New York 2020 General Election Update

On November 4, 2020, we provided an election update and indicated that there were not yet results available in New York because of the large number of absentee ballots that had to be counted.  We still don’t have final, certified results, but we wanted to send an update on what we know to date.

Per New York’s election law, absentee ballots must be postmarked by Election Day and received by November 9 to be counted.  As of election night, we knew that 1.2 million absentee ballots had already been returned.  We don’t have the final certified number yet, but it has been announced unofficially that over 1.9 million ballots were received by the legal deadline.  When the final counts are certified, it is possible that the final absentee ballot count will surpass 2 million.  For comparison sake, in 2016 there were 400,660 absentee ballots counted.

The initial election night results saw some very close vote counts, and in some cases, we saw incumbent Democrats across the state trailing their Republican challengers.  From the absentee ballot returns, it was known that the returned ballots were skewing 2 to 1 more Democratic than Republican, but this does not necessarily indicate what will happen with the results.  As the absentee ballot counts began, a trend emerged where the absentee ballots began to break even more strongly for the Democrats.  It is now clear that at the state level, the Democrats had a very strong showing in the absentee ballot count.

We knew on election night that there was not going to be a change in Democratic control in either the Senate or Assembly.  The only outstanding question was how large the majority would be, and for the Senate, whether they would see 42 members in their conference, which would make them veto proof.  As a reminder, the Assembly has been veto proof for a number of years, and if the Senate were to also become veto proof, this would mean that if the two houses passed a bill that was subsequently vetoed by the Governor, the two houses would have the votes to override the Governor’s veto.  This override power has the potential to alter the power dynamic in the state as between the executive and the legislature.

In the Assembly, which has 150 members, it looks as though there will be 107 or 108 Democratic members and 42 or 43 Republican members.  After the 2018 elections, the Assembly had 107 Democrats and 43 Republicans, so while we will see some new faces and a few seats with a new party representing the district, we will not see a significant change in the power composition.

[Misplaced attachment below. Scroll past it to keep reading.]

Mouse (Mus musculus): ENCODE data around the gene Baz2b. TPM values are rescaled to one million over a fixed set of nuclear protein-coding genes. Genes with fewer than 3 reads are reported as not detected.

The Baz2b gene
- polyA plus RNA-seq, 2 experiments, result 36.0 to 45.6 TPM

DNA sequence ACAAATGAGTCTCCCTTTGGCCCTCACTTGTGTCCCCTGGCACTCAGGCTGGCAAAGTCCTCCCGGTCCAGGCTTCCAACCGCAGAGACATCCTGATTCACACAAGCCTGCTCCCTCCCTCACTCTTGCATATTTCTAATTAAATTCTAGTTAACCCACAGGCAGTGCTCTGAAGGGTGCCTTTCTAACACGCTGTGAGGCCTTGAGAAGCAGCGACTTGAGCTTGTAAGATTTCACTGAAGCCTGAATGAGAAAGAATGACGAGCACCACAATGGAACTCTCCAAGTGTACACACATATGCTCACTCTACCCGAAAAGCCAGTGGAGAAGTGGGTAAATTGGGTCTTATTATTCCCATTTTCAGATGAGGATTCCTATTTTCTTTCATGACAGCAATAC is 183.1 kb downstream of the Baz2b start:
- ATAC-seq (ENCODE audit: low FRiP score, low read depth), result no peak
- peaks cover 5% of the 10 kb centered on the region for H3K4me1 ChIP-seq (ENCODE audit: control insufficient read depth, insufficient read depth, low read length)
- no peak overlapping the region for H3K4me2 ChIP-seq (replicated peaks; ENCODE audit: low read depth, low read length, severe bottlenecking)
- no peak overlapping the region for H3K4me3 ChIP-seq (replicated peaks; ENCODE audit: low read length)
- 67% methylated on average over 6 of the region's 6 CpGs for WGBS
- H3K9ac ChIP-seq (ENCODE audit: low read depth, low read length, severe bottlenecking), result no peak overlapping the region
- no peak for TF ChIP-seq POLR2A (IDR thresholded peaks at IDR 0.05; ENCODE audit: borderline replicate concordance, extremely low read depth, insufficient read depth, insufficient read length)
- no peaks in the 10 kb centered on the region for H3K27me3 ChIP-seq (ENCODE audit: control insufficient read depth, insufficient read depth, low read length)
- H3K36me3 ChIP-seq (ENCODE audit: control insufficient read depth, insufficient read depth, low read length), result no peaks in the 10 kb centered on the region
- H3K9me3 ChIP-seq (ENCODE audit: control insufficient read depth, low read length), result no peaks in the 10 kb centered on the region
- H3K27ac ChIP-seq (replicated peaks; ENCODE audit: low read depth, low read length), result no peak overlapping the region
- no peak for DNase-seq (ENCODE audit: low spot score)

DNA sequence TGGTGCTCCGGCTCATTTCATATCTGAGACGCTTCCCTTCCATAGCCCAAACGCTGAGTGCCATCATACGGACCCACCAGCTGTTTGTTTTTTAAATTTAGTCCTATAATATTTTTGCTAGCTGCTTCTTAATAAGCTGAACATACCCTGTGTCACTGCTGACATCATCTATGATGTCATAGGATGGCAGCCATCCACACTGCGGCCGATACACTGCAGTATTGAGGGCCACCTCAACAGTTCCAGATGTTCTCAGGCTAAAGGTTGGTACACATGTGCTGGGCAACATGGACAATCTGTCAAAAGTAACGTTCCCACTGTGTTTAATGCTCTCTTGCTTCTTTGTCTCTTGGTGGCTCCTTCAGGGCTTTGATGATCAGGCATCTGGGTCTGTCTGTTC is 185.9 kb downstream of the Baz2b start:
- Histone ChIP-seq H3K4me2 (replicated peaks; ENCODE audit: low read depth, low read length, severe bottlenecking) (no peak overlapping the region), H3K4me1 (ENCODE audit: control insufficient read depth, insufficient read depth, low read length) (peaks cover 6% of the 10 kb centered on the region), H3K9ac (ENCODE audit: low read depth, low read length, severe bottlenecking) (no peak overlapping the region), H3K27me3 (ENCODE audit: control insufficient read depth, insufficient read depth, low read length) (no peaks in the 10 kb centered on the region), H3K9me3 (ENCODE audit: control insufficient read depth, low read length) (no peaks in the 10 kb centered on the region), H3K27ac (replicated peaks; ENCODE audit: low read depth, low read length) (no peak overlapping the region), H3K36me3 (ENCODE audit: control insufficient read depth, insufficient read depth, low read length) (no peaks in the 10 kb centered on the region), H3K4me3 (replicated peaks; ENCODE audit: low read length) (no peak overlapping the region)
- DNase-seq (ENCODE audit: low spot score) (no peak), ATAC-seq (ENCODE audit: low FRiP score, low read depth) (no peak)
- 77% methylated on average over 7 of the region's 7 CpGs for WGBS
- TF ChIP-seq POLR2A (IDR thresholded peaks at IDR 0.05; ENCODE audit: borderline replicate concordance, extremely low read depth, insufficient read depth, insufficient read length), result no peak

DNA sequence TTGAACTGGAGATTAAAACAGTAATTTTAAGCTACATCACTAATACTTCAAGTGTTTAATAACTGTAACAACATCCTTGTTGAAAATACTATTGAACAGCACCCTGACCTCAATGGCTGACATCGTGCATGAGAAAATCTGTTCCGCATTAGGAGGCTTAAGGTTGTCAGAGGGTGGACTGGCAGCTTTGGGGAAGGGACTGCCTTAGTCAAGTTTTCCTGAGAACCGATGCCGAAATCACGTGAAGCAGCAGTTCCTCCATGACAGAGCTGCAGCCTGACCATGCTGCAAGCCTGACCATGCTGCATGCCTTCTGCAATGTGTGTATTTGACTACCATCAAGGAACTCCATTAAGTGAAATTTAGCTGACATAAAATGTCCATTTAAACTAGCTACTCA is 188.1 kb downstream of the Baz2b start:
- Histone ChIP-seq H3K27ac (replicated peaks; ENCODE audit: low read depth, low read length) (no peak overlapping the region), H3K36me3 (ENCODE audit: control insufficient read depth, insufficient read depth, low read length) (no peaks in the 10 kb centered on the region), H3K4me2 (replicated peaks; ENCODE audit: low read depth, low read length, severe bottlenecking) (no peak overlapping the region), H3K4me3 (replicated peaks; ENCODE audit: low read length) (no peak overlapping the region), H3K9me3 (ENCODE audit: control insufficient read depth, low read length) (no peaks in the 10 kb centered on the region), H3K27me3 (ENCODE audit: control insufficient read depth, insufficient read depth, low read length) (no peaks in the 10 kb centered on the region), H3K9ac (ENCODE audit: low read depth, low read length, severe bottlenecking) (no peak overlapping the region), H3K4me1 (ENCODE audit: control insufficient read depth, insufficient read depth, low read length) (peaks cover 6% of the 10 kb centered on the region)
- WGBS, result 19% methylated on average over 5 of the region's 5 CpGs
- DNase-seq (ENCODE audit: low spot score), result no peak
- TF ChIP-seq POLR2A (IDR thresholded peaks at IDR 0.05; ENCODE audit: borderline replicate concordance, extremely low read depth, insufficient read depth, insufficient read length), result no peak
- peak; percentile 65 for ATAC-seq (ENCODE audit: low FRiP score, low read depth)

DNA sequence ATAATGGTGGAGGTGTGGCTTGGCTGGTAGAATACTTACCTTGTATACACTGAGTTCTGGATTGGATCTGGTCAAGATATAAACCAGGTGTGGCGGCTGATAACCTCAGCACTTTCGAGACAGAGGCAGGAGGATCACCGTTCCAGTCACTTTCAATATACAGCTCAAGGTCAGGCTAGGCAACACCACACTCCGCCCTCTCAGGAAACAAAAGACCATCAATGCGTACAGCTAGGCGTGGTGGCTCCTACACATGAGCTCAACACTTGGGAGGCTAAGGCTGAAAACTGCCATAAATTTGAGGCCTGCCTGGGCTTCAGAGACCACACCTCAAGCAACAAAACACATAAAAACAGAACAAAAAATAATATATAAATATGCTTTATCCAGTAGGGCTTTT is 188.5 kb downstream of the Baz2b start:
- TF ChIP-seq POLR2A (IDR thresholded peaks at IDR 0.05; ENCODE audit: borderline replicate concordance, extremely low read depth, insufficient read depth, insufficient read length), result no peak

In the Senate, which has 63 members, there are six races that are still being counted and are very close.  Of the six seats remaining to be decided, four are Democratic controlled seats and two Republican controlled seats.  It appears that the Republicans are poised to gain control of two of the Democrat controlled seats, while the Democrats will maintain control of the other two seats.  The Democrats have already picked up three seats that were former Republican held seats, two in the Rochester area and one in Buffalo.

For the two Republican controlled seats, the margins are making the races simply too close to call.  If the four Democratic seats break as we anticipate, there would be 41 Democrat Senators.  The Democrats would need to pick up one more of the two outstanding Republican seats to get their veto proof majority.  We are not likely to know final results for at least another week or two.  One of the seats too close to call is in the Syracuse area.  The ballots were being counted at the Onondaga County Board of Elections when eight staff members were diagnosed with COVID-19.  As a result, counting was paused and will not begin again until November 30. 

As soon as we have final results, we will send along that information.  There had been some talk of a potential return of both houses before the end of the year for a special session.  While there is still some talk of that happening, it appears that a special session is unlikely to happen, and we will instead see a return in January 2021 when the new legislative session will begin.  If there is a return, we will be sure to update you.

If you have additional questions about this update, please reach out to a member of our Government Affairs practice group for assistance:

Amy J. Kellogg
John M. Jennings

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